DP Studio Le003 - Knit Asymmetric Dress

Want to know a secret? I'm not wearing any knickers... no this isn't the start of something seedy and weird, just the sewing story of the tightest and sexiest dress I've ever owned - featuring zero VPL. Here's my first DP Studio make, the Le003 Knit Asymmetric Dress:

Giving serious goth girl stares in the DP Studio Le003
I came across DP Studio online a couple of months back and have noticed a growing buzz around the French pattern company on social media. I was amazed by the patterns, which shoot well beyond the realms of Vogue-designer in terms of 'fashion forward' and 'on trend'. I'd say some of the designs are even a bit too trendy, but it's so refreshing to see such edgy and current looks available in sewing pattern form! I took the plunge and ordered the Knit Asymmetric Dress, which was quite possibly the most expensive pattern (including shipping from France) that I've ever bought.

I knew it was worth it the minute it landed on my door step, if only for the beautiful packaging and presentation alone! The envelope is deep and A4 in size, and contains both French and English language instructions; a huge relief as I thought I'd be using a translator the whole way through!

Based on the pattern's recommendations, I picked a 2-way stretch, scuba-like fabric from the grab bins in Abakhan Manchester. The fabric weighed in at less than £10, so a pretty cheap way to test run the pattern. It's a decent weight for holding the shape of the dress and giving body to the drapey asymmetric design.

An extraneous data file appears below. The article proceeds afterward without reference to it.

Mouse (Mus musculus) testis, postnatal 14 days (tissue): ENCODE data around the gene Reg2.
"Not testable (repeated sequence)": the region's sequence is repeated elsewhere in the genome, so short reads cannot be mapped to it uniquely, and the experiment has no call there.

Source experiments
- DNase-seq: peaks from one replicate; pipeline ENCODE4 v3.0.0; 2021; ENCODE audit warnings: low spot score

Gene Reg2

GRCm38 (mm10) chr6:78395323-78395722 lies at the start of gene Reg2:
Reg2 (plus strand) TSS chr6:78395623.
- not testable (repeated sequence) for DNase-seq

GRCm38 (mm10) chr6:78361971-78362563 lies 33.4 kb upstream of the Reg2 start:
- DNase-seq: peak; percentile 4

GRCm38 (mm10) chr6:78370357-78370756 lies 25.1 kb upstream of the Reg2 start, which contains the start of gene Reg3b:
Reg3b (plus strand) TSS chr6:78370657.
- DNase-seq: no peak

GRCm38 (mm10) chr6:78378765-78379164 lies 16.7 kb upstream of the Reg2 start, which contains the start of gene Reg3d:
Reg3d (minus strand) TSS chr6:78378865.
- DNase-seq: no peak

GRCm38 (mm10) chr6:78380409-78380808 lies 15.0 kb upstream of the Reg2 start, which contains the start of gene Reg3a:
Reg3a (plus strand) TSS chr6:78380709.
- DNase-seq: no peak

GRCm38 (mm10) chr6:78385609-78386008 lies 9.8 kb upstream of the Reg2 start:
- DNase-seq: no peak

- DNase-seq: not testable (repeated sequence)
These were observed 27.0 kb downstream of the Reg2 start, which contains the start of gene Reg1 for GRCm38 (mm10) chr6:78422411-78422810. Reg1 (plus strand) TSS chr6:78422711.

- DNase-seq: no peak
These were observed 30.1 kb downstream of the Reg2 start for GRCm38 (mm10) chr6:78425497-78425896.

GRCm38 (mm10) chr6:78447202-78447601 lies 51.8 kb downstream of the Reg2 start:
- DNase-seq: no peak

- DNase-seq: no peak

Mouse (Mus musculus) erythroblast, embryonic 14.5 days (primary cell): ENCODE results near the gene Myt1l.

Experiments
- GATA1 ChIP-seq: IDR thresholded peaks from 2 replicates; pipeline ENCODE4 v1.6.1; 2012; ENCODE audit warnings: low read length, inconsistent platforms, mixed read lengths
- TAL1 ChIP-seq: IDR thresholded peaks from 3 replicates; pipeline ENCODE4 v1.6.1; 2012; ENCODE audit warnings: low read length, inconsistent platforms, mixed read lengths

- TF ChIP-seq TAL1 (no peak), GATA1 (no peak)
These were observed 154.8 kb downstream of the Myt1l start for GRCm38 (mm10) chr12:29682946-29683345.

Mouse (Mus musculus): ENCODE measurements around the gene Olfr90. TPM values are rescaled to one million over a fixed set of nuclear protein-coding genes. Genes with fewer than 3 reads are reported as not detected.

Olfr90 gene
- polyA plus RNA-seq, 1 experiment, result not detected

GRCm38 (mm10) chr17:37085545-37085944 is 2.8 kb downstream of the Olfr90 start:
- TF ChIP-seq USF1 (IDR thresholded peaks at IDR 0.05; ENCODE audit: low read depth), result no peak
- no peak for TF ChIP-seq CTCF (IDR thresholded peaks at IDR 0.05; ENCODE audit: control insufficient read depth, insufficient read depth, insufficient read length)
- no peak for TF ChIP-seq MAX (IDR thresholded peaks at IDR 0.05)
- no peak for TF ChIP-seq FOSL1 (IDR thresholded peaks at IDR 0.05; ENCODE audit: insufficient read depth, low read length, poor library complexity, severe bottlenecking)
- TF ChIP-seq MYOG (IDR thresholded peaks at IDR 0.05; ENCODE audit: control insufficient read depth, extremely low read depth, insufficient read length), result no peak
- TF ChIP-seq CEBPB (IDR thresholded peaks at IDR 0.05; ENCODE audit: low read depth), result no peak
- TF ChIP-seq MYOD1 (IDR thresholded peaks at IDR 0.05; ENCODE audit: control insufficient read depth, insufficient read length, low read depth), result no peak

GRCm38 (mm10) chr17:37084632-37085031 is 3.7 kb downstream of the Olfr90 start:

Side view
I fell across sizes 40-44 with the measurements given, but eventually went with the 42 as I thought the stretch would give me a bit more wiggle room (I'd usually go with a size 40/UK 14 with big 4 patterns). I spent quite a lot of time worrying that the dress would come up too small - it looks tiny to make up, but then I guess it's meant to be pretty fitted when finished. I made a few fit adjustments along the way:

- 0.5cm side seams for a bit of extra room through the hip, which was surprisingly narrow (my hip measurement actually fell into the size 40, which would definitely have been too small)! Sonja also found the hips ran quite small in her DP make so maybe something to watch out for.
- 1.5cm arm hole seams - the shoulders were just a bit too wide, hence the adjustment after the first try on.
- Re-cutting the neck band with an extra 1" added to the width - although the neckband would look better flush to my neck in it's original size, there was absolutely NO WAY I was getting it over my head.

Despite some crazy looking pattern pieces, the dress was a breeze to put together and I managed most of the construction in an evening. It felt a bit like making a jigsaw using random fabric shapes.

Mid-questioning the camera angles. Thanks Chris for taking pictures.